Of course, it was a turbulent time. There was the so-called “Belgische kwestie” (the “Belgian issue”), a great dissatisfaction in the southern part of the Kingdom of the Netherlands, which of course also trickled into music, with poets addressed to King William I, like “Wij willen Willem weg, wilde Willem wijzer worden, willen wij Willem weer!” (roughly translatable as “We want Willem away, only if Willem wanted to be wiser, we want Willem again!”). Even civilians from the Northern Netherlands, including Utrecht, took up the armed forces to defend the kingdom with the desire to thwart Belgium’s commitment to independence. This was followed by the cholera epidemic (in 1832 and 1833), of which Utrecht – with the current unhygienic conditions – was the center. Maybe there was hardly any room for music in Utrecht in times of cholera? A third possible cause in Utrecht was that there was no suitable music hall for a large audience. The City Music Hall in the choir of the St. Mary’s Church only accommodated a few hundred listeners. The ‘hall next to the theater’ on the Vredenburg was even smaller.
However, there were not many citizens who went to war against the Belgians – only a group of students who had never fought before. And the cholera especially affected the poor who did not have any money to go to concerts. So actually only the third reason remains, the lack of a good concert hall. But isn’t that a matter of the chicken and the egg? Had there been good musicians, people would have paid eagerly for concerts and the venue. So, why could nobody break the stalemate? Musicologist Geerten Jan van Dijk (2008) looks for the answer this to this question at the isolation in which Utrecht was situated. According to him, the city was simply too difficult to reach. Gradually, the progressive urbanization and the accompanying expansion of the infrastructure made the city easier to travel. In 1843 the railway line to Amsterdam was completed and in 1845 it was delivered to Arnhem.
Although the faulty infrastructure surely has not helped, it can not be the only reason. Other cities without well-functioning public transport did not have this problem. In addition, it was only in the ’70s and especially in the ’80s of the nineteenth century that urban culture changed as in the 1870s, the railway network began to achieve its completion. And the musical history of Utrecht got back on track with the arrival of Johann Hermann Kufferath (1797-1864), from the ’30s onwards.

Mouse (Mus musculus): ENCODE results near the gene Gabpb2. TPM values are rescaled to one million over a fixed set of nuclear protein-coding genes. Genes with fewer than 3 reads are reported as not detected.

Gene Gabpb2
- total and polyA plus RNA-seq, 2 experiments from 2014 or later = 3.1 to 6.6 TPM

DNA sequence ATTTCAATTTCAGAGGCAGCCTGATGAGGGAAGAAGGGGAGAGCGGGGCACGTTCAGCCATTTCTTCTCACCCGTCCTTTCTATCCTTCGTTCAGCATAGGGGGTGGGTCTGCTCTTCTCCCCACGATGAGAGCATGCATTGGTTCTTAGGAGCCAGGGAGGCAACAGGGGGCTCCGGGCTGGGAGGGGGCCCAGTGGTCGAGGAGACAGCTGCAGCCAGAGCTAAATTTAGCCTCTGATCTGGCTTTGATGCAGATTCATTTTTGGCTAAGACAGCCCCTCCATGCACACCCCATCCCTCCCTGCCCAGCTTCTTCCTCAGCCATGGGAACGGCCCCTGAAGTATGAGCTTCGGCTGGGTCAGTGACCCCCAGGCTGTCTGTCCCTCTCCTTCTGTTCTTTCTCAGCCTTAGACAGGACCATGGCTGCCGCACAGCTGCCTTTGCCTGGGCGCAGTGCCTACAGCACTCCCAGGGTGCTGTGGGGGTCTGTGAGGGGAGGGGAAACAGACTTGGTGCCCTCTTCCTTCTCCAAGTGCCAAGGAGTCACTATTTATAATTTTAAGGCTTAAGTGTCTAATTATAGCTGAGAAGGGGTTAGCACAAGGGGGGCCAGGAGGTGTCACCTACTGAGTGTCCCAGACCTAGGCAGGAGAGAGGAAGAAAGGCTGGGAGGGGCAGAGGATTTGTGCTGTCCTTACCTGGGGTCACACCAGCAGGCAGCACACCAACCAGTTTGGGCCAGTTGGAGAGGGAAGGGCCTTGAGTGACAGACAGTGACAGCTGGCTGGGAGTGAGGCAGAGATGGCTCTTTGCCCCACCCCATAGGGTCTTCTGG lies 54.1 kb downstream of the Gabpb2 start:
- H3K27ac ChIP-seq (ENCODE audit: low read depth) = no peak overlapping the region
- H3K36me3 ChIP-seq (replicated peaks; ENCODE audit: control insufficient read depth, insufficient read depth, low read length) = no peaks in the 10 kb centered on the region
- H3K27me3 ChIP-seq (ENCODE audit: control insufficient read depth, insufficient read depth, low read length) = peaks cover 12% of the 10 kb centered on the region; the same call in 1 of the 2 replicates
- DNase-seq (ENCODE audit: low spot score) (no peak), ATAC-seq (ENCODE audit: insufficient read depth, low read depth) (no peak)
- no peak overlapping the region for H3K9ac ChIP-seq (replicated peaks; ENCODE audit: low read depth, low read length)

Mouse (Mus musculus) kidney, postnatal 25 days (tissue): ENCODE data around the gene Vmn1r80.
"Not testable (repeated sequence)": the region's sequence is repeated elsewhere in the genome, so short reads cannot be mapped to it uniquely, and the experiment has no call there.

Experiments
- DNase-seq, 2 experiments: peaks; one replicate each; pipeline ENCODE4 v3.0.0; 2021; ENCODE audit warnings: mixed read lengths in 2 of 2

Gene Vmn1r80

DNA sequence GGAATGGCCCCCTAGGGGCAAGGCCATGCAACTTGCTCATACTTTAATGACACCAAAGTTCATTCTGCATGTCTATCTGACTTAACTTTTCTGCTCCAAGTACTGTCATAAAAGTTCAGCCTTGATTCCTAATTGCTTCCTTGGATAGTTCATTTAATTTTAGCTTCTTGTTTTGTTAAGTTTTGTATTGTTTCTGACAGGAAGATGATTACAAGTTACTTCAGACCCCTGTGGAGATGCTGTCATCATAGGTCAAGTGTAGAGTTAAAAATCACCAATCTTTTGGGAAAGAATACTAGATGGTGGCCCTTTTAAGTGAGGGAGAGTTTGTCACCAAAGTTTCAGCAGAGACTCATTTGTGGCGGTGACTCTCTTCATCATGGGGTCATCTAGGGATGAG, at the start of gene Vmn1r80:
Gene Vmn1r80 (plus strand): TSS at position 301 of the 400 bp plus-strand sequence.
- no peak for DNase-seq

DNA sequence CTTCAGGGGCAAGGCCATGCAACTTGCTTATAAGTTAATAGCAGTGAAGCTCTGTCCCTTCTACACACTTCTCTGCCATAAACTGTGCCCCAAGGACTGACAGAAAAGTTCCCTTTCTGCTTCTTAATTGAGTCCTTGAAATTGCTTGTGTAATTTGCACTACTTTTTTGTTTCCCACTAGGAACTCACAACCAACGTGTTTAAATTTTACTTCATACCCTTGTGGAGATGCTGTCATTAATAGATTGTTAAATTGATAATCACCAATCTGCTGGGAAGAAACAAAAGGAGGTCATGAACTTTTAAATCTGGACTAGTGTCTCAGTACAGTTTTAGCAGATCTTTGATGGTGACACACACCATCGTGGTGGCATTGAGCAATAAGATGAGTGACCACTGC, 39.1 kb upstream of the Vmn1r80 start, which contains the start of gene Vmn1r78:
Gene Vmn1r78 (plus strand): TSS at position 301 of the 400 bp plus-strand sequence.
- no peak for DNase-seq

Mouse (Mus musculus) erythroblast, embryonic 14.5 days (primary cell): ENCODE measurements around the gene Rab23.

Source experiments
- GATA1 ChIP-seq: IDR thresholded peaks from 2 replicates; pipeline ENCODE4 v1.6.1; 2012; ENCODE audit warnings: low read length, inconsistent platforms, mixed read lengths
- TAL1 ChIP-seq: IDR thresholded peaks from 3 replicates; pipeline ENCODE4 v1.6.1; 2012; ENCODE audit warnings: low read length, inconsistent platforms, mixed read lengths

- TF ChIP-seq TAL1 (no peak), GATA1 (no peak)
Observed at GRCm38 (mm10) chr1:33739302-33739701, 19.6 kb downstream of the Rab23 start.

Maybe an individual can make a difference and Kufferath was the seed in the soil, which allowed Utrecht’s musical life to flourish again? I find that somehow hard to believe. But fact remains that musical life in Utrecht began to change at the same time as the arrival of Kufferath. The German-born composer in question wrote motets, overtures and cantatas while he acted as the municipal director of music in the city of Utrecht. Under the inspiring influence of Kufferath, many initiatives soon developed that gave Utrecht its name as a ‘city of music’.
The image I published with this article comes from the website of Inter-antiquariaat Mefferdt & De Jonge and shows a view on the Oudegracht in Utrecht at the Stadhuisbrug from the northwest.
We see the road along the Oudegracht in the foreground. On the left the city crane and the houses on the Stadhuisbrug from the house Keijserrijk to the new Empire City Hall and the passage to the Vismarkt and Choorstraat. To the right the houses on the west side of the canal with the Dom Tower behind.
A man with a dressed up monkey on a dog shows his tricks to children and passers-by. A little further on, two men lift a package on a cart. Women along the way sell their fruits and vegetables. The woman on the right swings her finger, are it the students she addresses? On the other side, carriages clatter over the cobblestones.
This lithograph (25.7 x 34.8 cm) was printed by Johannes Paulus Houtman around 1840, and coloured by hand, after the design by Jean François Michel Mourot (1802-1847). In the early 19th century, this famous French lithographer and publisher Desguerrois moved from Brussels to Amsterdam. From 1827 Michel Mourot draws / lithographs prints made on stone at Desguerrois in Amsterdam. Mourot becomes a leading lithographer and concentrates mainly on displaying exceptional topographical, historical events and portraits. Mourot married in Utrecht in 1844 with Aleijda van de Weijer, who had a print shop there and sold painting and drawing materials.